So I compiled a list of the things that I would like to “be the change”. These are just presented as basic wants. I don’t know the details and I”m not an expert in framing the issues and I haven’t spent time on looking into the details at this point. I’ve also avoided any negative “reasons” why any of these are not possible. Other authorities more knowledgeable than me have suggested that many of these things which we don’t think are possible are in fact very doable.

Here is my skeletal list:

1. a constitutional amendment to overcome Citizens United
2. bringing back trade unions and collective bargaining
3. breaking up the big banks.
4. bringing back Glass-Steagall
5. holding publicly funded elections
6. a heath care system that allows those who can’t afford to pay to be treated – expanding medicaid or single-payer system
7. social welfare where unemployment is provided to those without work with meaningful proof that they are searching for work
8. social welfare system that provides everyone with a minimum income to eliminate poverty
9. a minimum wage
10. a climate change plan that is meaningful and measurable
11. transitioning to renewable energy where the fossil fuel industry is transitioned adequately
12. stringent regulation of Big Agriculture if not elimination, and a move back to small family farms
13. an end to further trade agreements and reeling in the ones we currently have, as well as removal of the ISDS dispute process
14. a return to a domestic manufacturing focus
15. corporations paying their fair share of taxes and taxes if located overseas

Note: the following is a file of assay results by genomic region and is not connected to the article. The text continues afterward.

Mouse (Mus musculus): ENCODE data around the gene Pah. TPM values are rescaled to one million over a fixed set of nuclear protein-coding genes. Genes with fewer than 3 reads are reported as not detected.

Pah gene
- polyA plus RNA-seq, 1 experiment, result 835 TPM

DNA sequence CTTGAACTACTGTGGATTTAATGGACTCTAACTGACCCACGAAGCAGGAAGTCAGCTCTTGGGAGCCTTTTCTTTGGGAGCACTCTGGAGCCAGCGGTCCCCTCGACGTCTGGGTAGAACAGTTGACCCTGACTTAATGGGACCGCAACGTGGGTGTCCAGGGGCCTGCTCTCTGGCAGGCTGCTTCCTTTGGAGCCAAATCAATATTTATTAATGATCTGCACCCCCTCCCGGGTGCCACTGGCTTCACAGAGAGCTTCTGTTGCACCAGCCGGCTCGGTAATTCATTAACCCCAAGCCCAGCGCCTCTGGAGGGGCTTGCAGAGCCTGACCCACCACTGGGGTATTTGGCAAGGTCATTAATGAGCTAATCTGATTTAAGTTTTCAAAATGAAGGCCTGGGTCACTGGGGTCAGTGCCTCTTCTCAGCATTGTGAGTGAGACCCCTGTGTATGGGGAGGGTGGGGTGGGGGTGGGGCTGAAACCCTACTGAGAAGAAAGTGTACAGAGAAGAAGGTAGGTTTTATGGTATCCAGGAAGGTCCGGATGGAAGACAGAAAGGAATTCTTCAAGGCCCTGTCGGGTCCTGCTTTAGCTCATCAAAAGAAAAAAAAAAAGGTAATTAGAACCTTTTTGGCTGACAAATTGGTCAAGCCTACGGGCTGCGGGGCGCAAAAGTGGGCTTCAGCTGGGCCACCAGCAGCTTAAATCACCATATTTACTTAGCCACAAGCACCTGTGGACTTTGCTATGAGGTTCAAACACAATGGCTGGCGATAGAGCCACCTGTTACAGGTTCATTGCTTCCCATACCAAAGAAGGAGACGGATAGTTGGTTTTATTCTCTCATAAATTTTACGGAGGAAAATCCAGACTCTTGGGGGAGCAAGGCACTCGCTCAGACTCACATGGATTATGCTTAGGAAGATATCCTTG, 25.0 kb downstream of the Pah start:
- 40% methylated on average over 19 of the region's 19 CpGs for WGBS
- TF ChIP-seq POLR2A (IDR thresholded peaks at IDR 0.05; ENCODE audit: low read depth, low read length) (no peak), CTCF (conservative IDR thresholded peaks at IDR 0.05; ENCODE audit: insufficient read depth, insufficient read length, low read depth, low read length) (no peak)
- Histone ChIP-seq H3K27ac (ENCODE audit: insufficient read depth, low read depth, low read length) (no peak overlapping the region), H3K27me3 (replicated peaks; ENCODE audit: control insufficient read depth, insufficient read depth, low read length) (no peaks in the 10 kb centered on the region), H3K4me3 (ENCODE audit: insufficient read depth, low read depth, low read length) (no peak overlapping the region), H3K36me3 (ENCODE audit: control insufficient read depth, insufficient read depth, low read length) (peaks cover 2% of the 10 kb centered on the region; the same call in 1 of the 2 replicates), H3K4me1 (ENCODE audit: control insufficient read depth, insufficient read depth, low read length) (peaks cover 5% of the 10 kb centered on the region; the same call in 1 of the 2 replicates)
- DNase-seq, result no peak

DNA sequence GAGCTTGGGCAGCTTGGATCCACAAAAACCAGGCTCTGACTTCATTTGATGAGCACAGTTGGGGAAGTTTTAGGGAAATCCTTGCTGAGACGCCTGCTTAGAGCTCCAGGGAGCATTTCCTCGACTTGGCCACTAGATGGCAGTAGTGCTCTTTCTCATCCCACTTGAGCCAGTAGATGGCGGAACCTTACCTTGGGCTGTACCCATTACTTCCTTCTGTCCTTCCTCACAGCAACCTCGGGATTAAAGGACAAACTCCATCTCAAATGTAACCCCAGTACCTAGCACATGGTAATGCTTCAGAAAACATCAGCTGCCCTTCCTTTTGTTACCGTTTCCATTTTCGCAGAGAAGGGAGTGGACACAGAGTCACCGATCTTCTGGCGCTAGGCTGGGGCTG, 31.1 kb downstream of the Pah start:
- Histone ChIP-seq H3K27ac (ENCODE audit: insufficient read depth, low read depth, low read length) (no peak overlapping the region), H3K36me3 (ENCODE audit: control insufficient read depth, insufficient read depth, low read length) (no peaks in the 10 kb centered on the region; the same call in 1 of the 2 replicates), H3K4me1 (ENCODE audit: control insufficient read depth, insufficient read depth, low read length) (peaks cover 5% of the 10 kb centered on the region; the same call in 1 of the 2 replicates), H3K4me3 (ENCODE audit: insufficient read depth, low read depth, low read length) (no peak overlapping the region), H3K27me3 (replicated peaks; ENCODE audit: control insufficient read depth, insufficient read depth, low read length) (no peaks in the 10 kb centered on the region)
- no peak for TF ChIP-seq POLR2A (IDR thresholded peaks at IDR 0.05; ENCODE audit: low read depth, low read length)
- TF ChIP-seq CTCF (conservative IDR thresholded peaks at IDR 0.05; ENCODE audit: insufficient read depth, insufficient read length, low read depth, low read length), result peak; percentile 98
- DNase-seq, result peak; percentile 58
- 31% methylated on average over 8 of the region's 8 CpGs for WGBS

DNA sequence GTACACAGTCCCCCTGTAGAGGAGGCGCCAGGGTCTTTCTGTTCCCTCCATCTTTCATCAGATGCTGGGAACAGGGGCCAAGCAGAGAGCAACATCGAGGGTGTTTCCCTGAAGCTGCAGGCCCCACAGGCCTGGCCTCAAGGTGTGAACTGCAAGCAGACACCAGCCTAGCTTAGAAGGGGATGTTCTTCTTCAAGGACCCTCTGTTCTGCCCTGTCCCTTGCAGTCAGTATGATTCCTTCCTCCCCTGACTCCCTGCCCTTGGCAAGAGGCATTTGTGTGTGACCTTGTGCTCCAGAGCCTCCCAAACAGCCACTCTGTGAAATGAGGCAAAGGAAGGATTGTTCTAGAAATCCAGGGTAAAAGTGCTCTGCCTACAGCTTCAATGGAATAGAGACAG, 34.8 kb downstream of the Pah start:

16. corporations losing their identification as persons
17. decreased military spending and policies on how to deal with conflicts in other countries that incorporate humanitarian principles.
18. put an end to arming other countries with weapons
19. increased regulation of industry at the interchange where it harms communities – environmental justice focus
20. voting system reform to minimize fraud and ensure all citizens are able to vote
21. immigration reform (whatever that entails)
22. fix the failing infrastructure
23. race relations – deal with systemic racism in the area of enforcement
24. regulation of animals to minimize or eliminate practices that amount to cruelty
25. a public education system that is funded adequately
26. a higher education system where students are not steeped in debt for the rest of their lives with jobs that barely pay the bills
27. cut monopolies down to size; Big Pharma, Telecommunications like Comcast, Monsanto, Broadcasting, Big Tech, Property (Patents, Copyright)
28. water held as a human right – clean, safe and accessible water for all
29 gun reform (whatever that entails)
30 fairness doctrine reintroduced into broadcasting
31 adopt Joseph Stiglitz economic plan from “Rewriting the Rules for the American Economy” (2016)
32. put an end to corporations like Walmart’s monopolization over consumer shopping; focus efforts on employee coops which can compete and keep prices down
33. make bankruptcy rules fairer so they do not penalize individuals
34. increase regulation of speculation on the Stock Market (whatever that entails)